A number of commentators have pointed out the divergence between economic policy uncertainty indexes and the VIX or equity volatility. We decided to take a global view on the matter, by looking at a global volatility index and global economic policy uncertainty index, and the relationship is much as you would expect. But there are a couple of very important observations to highlight.
First, consider the gap between policy uncertainty and the volatility index, the usual conclusion is that volatility is likely to head higher as a result of elevated policy uncertainty. However, it is quite possible that this interpretation is backwards. In recent months volatility has been falling and so too has policy uncertainty. It may well be that improved economic conditions and calmer and well-performing markets are actually creating the conditions that have allowed for lower economic policy uncertainty. While our view is generally to look at the volatility index as a contrarian indicator, lower volatility can be helpful for confidence. So continue to watch the gap, but think differently.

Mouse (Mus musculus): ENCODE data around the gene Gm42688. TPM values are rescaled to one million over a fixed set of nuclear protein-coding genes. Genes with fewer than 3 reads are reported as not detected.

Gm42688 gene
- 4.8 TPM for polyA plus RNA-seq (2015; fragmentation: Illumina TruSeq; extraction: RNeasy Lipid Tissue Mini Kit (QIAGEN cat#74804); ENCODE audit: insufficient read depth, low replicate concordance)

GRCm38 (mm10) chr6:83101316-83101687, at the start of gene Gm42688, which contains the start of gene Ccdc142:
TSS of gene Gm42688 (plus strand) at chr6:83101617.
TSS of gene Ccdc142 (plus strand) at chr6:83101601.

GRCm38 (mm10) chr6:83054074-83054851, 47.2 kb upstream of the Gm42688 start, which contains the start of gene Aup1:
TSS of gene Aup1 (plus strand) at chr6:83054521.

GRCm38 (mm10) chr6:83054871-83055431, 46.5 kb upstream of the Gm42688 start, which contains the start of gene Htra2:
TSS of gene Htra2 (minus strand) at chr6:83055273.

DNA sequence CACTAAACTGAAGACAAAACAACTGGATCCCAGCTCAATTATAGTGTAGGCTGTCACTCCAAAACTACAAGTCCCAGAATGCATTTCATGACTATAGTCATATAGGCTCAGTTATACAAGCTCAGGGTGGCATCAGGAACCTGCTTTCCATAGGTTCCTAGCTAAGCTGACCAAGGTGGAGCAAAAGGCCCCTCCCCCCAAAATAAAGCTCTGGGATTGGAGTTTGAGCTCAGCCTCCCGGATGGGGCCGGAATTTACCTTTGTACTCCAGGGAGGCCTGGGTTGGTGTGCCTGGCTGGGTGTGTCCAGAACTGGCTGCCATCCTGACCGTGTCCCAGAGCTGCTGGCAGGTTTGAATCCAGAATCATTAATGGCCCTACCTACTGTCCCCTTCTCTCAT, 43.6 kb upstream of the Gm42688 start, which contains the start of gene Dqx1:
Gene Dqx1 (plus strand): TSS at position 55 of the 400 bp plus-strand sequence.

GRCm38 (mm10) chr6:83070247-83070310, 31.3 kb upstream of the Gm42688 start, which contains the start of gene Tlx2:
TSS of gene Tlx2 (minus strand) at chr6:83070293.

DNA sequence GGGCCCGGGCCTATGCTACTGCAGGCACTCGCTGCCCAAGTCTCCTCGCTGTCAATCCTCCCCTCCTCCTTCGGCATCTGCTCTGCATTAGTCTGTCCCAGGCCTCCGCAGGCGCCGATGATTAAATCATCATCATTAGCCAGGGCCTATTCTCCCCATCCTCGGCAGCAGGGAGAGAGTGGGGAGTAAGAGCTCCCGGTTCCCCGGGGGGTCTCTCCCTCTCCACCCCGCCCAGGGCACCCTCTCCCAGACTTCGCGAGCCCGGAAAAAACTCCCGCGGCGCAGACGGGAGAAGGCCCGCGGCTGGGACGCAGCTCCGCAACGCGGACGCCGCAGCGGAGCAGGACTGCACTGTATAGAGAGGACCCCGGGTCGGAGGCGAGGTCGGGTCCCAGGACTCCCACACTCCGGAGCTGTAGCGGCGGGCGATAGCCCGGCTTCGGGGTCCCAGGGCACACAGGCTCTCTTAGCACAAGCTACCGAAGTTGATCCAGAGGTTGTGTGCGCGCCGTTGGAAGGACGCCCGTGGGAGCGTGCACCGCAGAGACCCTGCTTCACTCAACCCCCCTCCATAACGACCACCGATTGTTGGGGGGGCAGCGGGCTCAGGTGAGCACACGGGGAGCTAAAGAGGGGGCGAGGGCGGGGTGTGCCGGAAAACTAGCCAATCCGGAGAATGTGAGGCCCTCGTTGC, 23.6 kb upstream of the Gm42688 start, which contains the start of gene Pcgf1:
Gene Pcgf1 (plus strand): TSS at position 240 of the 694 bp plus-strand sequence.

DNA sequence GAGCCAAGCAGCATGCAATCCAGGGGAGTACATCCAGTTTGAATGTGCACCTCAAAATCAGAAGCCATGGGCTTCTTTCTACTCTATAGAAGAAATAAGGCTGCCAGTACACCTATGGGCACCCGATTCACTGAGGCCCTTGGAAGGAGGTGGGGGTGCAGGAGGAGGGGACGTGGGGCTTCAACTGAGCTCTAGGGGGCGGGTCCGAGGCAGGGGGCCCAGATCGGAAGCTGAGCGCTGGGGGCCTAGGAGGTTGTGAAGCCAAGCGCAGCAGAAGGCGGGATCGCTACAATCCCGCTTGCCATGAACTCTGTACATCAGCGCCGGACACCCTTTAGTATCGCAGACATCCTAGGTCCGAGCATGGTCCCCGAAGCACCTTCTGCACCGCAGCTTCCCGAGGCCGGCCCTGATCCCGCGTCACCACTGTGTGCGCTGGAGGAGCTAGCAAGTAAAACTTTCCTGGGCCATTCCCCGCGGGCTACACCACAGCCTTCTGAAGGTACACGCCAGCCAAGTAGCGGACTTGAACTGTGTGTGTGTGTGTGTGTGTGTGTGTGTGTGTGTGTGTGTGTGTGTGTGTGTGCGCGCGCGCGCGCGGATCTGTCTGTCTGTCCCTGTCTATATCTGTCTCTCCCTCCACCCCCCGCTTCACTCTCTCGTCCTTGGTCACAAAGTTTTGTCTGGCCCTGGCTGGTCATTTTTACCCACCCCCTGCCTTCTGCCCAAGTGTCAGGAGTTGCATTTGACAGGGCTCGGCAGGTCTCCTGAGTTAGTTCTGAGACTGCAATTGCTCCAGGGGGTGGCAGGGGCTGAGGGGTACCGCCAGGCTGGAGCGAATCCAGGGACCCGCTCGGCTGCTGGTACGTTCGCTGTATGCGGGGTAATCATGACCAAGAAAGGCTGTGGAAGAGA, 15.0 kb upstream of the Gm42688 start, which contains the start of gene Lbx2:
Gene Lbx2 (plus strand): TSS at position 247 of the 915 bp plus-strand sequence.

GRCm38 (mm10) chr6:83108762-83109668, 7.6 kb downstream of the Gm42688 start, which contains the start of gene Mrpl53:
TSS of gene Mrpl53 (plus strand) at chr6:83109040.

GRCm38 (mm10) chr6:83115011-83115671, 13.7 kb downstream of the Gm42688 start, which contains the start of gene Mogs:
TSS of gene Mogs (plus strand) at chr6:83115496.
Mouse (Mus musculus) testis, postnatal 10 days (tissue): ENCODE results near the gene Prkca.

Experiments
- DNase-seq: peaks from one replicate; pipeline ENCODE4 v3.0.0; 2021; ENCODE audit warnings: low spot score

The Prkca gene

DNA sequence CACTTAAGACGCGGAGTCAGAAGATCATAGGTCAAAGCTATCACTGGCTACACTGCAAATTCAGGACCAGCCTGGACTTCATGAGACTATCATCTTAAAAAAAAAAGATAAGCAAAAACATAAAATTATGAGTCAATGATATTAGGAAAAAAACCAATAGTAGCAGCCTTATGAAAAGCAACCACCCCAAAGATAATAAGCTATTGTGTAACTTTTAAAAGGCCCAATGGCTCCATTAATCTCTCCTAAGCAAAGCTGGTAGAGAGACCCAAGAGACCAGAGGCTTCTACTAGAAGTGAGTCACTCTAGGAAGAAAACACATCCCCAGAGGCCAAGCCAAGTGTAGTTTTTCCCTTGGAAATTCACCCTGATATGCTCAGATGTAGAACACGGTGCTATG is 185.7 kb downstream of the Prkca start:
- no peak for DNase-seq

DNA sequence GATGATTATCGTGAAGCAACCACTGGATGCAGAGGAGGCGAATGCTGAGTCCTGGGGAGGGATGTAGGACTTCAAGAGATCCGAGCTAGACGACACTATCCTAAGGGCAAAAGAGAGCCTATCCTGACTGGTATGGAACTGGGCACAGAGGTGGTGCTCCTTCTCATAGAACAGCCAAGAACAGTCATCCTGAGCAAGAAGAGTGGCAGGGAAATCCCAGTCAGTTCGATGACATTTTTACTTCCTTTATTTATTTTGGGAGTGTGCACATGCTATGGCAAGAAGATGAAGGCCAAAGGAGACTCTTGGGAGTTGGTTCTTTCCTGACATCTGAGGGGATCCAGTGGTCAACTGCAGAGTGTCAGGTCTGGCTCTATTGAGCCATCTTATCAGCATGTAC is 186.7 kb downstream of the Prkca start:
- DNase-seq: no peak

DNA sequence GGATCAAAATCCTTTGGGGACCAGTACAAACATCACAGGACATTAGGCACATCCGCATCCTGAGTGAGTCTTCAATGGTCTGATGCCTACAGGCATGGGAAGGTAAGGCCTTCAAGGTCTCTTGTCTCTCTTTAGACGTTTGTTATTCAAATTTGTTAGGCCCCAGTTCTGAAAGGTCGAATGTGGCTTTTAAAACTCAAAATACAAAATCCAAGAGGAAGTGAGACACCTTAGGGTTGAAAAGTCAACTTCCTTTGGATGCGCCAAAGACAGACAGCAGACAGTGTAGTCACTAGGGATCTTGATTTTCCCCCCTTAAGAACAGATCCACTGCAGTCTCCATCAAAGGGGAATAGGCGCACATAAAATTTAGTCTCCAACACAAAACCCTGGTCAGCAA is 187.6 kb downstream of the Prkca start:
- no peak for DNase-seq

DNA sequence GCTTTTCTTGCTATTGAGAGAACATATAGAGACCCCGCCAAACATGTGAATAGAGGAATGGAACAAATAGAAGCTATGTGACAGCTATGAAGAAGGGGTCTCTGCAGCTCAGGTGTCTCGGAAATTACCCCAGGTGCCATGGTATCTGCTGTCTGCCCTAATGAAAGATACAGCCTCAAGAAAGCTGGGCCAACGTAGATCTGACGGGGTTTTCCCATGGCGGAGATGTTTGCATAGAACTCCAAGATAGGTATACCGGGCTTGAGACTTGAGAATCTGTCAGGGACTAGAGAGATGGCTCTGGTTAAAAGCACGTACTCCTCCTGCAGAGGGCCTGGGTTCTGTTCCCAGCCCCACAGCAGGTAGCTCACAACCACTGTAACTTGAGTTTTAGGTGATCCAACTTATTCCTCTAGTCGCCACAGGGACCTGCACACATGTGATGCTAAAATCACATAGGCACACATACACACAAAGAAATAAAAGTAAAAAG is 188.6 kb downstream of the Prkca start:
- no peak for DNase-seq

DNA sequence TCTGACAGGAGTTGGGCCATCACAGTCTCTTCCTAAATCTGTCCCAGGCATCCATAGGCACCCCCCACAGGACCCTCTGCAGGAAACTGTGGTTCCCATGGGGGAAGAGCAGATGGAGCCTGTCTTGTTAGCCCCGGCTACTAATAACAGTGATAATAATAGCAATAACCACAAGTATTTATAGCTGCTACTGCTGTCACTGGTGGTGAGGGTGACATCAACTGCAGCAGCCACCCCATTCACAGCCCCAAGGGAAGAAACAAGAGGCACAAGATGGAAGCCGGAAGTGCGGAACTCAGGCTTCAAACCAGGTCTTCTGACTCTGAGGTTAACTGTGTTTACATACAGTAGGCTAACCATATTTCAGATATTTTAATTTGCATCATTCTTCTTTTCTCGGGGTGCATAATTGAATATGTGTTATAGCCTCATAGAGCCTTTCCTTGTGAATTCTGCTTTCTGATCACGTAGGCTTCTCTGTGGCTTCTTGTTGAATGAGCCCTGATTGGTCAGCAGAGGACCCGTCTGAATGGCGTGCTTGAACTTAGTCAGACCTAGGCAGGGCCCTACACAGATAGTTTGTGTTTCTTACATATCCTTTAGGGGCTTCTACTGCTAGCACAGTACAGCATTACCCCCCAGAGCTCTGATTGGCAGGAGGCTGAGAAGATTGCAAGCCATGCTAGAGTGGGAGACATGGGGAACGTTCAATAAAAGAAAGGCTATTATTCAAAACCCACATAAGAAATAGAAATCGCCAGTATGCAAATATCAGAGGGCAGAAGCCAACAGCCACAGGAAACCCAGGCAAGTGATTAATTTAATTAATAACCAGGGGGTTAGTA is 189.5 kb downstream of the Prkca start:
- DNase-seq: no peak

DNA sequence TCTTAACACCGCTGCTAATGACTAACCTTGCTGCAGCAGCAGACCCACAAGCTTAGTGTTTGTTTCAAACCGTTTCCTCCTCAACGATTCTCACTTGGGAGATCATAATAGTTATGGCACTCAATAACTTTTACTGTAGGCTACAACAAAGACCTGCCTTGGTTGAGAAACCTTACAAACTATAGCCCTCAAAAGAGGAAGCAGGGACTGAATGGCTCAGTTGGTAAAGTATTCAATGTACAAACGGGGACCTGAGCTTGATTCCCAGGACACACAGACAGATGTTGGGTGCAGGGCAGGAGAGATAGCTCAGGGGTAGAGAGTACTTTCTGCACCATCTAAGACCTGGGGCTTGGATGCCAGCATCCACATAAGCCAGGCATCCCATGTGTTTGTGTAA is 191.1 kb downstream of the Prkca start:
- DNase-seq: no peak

Globally economic policy uncertainty appears to be fairly well correlated with equity market volatility. However it is not 100% clear whether or which one leads the other.
Globally equity volatility is trading at very low levels. This is generally a contrarian signal, however volatility can make things easier and improve confidence. In fact, history shows it's more risky when volatility is trending up rather than trending down.
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